Headline Roundup: Autism Coverage Legislation; Woman Dies In House Fire After Assault; More
North Carolina-regulated health insurance plans would be required to cover autism diagnosis and treatment under legislation that has support from a number of advocacy groups and now most state Senators.
The Senate voted 47-1 today to back the insurance mandate. The agreement was hammered out by several medical organizations, including Blue Cross and Blue Shield of North Carolina, the state's largest insurer. The bill does allow insurers to limit treatment to patients under 18 years old and set a coverage ceiling of $40,000 per year.
The requirement would cover a range of services, and not just one kind of therapy as a 2013 House bill required.
One national group - Autism Speaks - has not endorsed the measure and wants changes made in the House, the bill's next stop.
Woman Dies In House Fire After Assault
A woman has died and a man has been taken to the hospital after a fire at a home in Charlotte.
Police say the woman's two daughters escaped the fire that was reported around 7:15 a.m. today.
Police told local media outlets that the woman was home with her daughters when the man kicked in the door and attacked the woman with whom he was in a relationship. He then set the house on fire.
She died at the scene. The man was taken to the hospital with serious injuries. The daughters escaped and called authorities.
Gun Rights Advocates Push For Expanded Carry Provisions
Advocates for gun rights in North Carolina are pushing to expand who can carry loaded weapons and where they can do so.
A House committee reviewed and advanced legislation Tuesday to block schools from telling permitted concealed handgun owners they cannot store a weapon in their car. It also would reduce the penalty for taking guns into businesses that want to keep them out.
The proposal also would allow the state agriculture commissioner to prohibit visitors to the annual State Fair from carrying guns at the fairgrounds. Also, doctors could not ask about gun ownership on an intake questionnaire.
People convicted of misdemeanor crimes would become eligible again for a concealed handgun permit after three years, except for domestic violence offenders.
The measure now goes to the entire House.
Friendship 9 Honored By SC Legislature
The South Carolina Legislature is honoring nine men who went to jail to protest segregated lunch counters in Rock Hill at the beginning of the civil rights movement.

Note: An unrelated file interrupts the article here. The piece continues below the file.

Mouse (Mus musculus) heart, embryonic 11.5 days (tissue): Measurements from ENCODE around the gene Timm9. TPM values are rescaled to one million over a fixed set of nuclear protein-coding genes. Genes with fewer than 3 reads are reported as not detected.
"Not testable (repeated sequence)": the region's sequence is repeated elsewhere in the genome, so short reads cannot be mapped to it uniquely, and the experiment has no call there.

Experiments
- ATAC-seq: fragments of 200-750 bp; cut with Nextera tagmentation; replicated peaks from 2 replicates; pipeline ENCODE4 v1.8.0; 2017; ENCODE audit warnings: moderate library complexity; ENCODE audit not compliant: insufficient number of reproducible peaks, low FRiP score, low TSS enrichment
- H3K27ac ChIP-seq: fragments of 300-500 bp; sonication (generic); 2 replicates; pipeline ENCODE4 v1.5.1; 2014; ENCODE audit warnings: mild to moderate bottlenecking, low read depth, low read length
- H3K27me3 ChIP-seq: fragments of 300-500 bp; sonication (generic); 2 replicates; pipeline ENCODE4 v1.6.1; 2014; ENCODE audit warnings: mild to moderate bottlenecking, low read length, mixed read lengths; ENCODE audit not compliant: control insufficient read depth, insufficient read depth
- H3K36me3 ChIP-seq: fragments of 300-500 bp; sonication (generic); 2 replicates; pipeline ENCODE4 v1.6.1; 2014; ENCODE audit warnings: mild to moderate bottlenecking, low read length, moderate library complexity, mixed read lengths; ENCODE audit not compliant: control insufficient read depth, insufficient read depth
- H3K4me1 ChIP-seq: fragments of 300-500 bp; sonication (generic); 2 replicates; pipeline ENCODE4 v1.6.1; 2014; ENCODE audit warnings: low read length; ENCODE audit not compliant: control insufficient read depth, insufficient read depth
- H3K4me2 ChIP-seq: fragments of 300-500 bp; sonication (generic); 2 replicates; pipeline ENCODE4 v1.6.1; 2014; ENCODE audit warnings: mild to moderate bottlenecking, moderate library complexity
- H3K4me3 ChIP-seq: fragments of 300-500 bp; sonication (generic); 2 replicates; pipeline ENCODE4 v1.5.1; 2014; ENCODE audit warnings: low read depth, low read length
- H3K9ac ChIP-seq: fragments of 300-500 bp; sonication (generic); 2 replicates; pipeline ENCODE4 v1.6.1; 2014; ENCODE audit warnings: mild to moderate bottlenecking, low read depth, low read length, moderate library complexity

Members of the Friendship 9 were in Columbia on Tuesday. They attended a meeting of the Legislative Black Caucus before being honored in the House and Senate.
Twelve other black lawmakers joined Rep. John King on the House floor. The Democrat from Rock Hill says the lawmakers owed their ability to serve to the courage of the group convicted in 1961 of trespassing when they refused to leave a "whites only" lunch counter.
The men could have paid a $100 fine, but they chose instead to spend 30 days in jail to protest the law.
Legislation Removing Burdens Preventing NC Foster Children From Social Activities Moves To House
Children in foster care in North Carolina could soon have new leeway to do things most teenagers get to do like learning to drive, going to prom or having a sleepover at a friend's house.
The state Senate voted unanimously Tuesday for legislation designed to remove burdens that prevent foster children from participating in extracurricular or social activities. Supporters say those actions often must be pre-approved by a court or county social service office. The measure also allows the children to buy car insurance so they can drive. Family policies do not cover them.
The measure now goes to the House.
CHS Testing One Patient For Ebola
Carolinas HealthCare System's flagship hospital in Charlotte is testing a patient for Ebola. The hospital system is not revealing the patient's identity as of now. In a statement, Carolinas HealthCare said the patient had been in one of the west African countries affected by the recent Ebola outbreak, and the patient is now showing some symptoms associated with the deadly disease. The patient is currently in a special unit at Carolinas Medical Center near uptown.